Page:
Art was concerned about where the flight had ended up, so we quickly jumped into the Toyota and drove almost recklessly to that general area: a barbed-wire fence paralleled a section road under a string of power poles, one of which turned out to have a ferruginous hawk perched on top. Inexplicably but fortunately, the ferrug either hadn't seen the conclusion of the flight or hadn't bothered to take advantage of the situation, and lumbered off as we drove up. A brief search with telemetry guided us to Jimi pluming the dead chicken amidst grass and sage in the roadside ditch, just a foot or so from the barbed wire. The absence of feathers on the wire, and an abundance of them on the slope above the ditch, indicated that Jimi had pounded the chicken into the ground just as it cleared the fence—a lucky thing, as the fence could easily have killed them both. Further examination showed how Jimi had been able to catch up to the grouse: the initial hit had taken most of the secondary feathers out of its right wing, leaving it under-powered and vulnerable.

For Art, it was an imperfect flight: Jimi could have been higher, shouldn't have set his wings, might have been able to kill one outright on the initial stoop had we been able to get a perfect flush beneath him. But it was good enough to kill a chicken in decent if not picture-perfect style; even more importantly, what could have been a tragic aftermath to the tailchase was averted. Given the number of variables and complications involved in grouse hawking—including (to list just a few) the hawk's weight and condition, both physical and mental; the temperature; wind speed and direction; cloud ceiling; geographic and temporal distribution of feeding and roosting sites for grouse, not to mention the mobility of the grouse themselves; presence or absence of stationary hazards like power lines and fences, as well as mobile ones like prairie falcons and eagles—it's too much to expect that any day's hunt will be perfect. If things didn't go perfectly yesterday, at least they went right enough.

And to the victor go the spoils.

"Alice's Restaurant Massacree"

Someone had to post this for Thanksgiving...may as well be me.

I had the distinct pleasure of seeing Arlo perform this on his "Alice's Restaurant" tour a few years ago. Other highlights included, of course, "City of New Orleans" and a spooky rendition of "House of the Rising Sun".

The historical background on the Massacree is here for anyone who might be interested.

Back later with some falconry...

Tuesday, November 18, 2008

photoblogging: snow in the highlands

Driving into western Maryland yesterday, I encountered altitude-effect snow: Snow showers at Sideling Hill, Big Savage Mountain, Meadow Mountain, rain in between. But on the western side of the continental divide, the snow had fallen in earnest.

In Bawlamerese: "Watch out for them deers, hon." Always a good idea, but especially in the snow.

Snow on pine boughs along Garrett Highway.

The Youghiogheny River near Oakland.

Goldenrod, also on the Yock.

The right tool for the job.

Every third or fourth car in the western Maryland mountains, it seems, is a Subaru. If only everyone would drive one... While I had dinner with friends/family in Oakland, darkness fell and the snow started again with a vengeance, swirling around as if a snowglobe had been given a violent shake. Not wanting to get stuck in Oakland—with another 24 hours of snow expected—I declined an offer of lodging and headed back up to I-68 and then I-79. As the weather worsened, hundreds of drivers in West Virginia and Pennsylvania parked along the interstate—not just on the shoulder, but in both lanes; wherever the mood struck them, apparently. Road conditions called for caution, but not for giving up. I carefully picked my way among cars, 18-wheelers, and more than a few Jeeps and eventually reached Washington, PA.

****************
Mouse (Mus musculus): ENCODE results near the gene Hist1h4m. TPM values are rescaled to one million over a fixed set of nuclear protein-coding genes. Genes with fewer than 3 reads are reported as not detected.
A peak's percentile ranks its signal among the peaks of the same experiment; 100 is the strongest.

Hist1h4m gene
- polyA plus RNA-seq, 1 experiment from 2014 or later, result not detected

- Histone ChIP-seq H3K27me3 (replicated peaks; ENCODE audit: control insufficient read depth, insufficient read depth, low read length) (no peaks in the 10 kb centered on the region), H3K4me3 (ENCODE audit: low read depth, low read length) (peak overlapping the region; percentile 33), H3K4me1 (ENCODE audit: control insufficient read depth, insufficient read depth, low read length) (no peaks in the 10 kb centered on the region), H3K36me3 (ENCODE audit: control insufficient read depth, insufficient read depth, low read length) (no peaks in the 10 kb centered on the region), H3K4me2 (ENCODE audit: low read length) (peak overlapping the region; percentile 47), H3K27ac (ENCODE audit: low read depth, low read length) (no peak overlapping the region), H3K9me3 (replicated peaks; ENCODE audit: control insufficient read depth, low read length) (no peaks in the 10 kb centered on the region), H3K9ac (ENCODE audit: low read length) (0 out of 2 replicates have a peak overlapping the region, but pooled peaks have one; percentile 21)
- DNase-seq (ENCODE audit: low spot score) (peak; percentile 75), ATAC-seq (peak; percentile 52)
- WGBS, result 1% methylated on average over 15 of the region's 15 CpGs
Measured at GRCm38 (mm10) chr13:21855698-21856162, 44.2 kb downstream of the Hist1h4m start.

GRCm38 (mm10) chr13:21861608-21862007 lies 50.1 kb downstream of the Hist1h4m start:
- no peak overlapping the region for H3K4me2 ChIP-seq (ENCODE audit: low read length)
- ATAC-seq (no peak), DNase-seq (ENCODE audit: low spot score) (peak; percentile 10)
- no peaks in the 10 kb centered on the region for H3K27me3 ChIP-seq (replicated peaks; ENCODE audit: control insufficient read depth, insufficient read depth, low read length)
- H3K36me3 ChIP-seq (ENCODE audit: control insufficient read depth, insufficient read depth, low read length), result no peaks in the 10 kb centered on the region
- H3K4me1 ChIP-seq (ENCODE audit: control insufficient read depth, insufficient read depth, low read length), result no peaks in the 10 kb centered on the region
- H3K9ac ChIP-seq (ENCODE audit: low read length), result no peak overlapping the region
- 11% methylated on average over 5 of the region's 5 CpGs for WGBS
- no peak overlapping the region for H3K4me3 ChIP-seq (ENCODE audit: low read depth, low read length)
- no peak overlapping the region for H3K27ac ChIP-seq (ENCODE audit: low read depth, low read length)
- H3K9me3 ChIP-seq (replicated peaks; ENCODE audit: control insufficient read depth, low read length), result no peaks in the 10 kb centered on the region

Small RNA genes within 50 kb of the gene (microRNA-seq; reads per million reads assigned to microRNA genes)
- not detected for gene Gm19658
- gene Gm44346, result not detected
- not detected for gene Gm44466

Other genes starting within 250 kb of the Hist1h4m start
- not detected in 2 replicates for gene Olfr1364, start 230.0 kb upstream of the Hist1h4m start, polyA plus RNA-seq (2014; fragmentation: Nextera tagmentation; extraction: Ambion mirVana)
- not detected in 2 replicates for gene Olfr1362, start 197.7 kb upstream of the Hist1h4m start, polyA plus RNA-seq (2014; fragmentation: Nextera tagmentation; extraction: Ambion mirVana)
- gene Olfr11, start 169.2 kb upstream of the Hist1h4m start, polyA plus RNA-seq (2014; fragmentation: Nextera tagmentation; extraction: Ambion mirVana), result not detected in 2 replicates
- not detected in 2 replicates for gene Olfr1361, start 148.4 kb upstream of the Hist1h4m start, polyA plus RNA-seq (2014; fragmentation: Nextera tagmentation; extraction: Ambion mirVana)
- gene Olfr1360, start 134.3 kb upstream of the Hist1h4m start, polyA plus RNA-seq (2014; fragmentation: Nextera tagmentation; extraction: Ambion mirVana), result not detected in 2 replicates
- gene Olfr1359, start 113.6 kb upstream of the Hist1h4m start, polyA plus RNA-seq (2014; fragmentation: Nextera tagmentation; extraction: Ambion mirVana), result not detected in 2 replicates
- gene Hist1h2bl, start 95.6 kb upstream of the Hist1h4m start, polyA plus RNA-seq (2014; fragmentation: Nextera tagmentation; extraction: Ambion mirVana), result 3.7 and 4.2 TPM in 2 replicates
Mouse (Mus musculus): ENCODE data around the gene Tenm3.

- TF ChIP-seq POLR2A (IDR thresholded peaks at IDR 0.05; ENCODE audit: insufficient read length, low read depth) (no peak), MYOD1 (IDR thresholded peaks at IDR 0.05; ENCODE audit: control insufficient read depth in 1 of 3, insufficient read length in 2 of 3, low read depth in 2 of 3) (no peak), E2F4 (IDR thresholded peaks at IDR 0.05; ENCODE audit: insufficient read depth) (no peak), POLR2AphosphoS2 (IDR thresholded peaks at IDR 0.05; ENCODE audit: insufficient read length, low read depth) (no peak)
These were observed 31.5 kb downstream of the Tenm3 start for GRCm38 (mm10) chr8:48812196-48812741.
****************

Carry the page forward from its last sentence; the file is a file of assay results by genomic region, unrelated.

Sleep was bliss.

Monday, November 17, 2008

Sign of the times

This doesn't look like the work of an organized movement, but at least someone in Maryland has figured out the equation:

Tuesday, November 11, 2008

Paul G. Churchill, 1945-2008

Today is Veterans' Day, an especially poignant one for me as I am just now starting to come to grips with the loss of my dad, Capt. Paul G. Churchill, USAF, who passed away on Friday.

My dad was a member of the Pershing Rifles military fraternity and the Reserve Officers' Training Corps at the University of Maryland. He was heavily involved in the Pershing Rifles' acclaimed drill team, and also served as unit chaplain. (Among his other duties, he would occasionally "bless" a ham sandwich for his friend David Skillman, who was widely but incorrectly assumed to be Jewish.) He married his college sweetheart, Jo Ann Grammer, at the University chapel, and I was born in January 1967. Upon his graduation later that year, Dad was commissioned into the U.S. Air Force. Subsequent postings included Texas and Indiana, where my brother Greg was born. Then, in 1970, he was sent to Vietnam, assigned to the 8th Aerial Port Squadron at Tan Son Nhut Air Base near Saigon.

Vietnam, the Un-War: Where the unable lead the unwilling to do the unnecessary for the ungrateful.

—unknown graffitist at Tan Son Nhut

War has been described as "long periods of boredom interrupted by brief moments of terror", and that description would be apt for my dad's tour in Southeast Asia. He endured hot, humid weather; semi-regular rocket attacks; and a brief, accidental visit to an apparent Viet Cong depot (a story I may tell later). Then, of course, there was the separation from his young family.

Much of his time off-duty was spent keeping up contact any way he could. He recorded and mailed cassette tapes as well as letters and postcards. (Many of the latter I still have). Often, after a duty shift, he would wait in line at the comm office for hours to place a five-minute radio-relay telephone call to my mom. There was always someone else on the line, a necessity which made any sort of intimacy difficult, and the connection was not always good. Once, after several requests to "Please repeat, over," an airman at the relay station broke his silence to clarify what had been said: "She said she loves you, sir." Dad said the sentiment lost a lot in translation.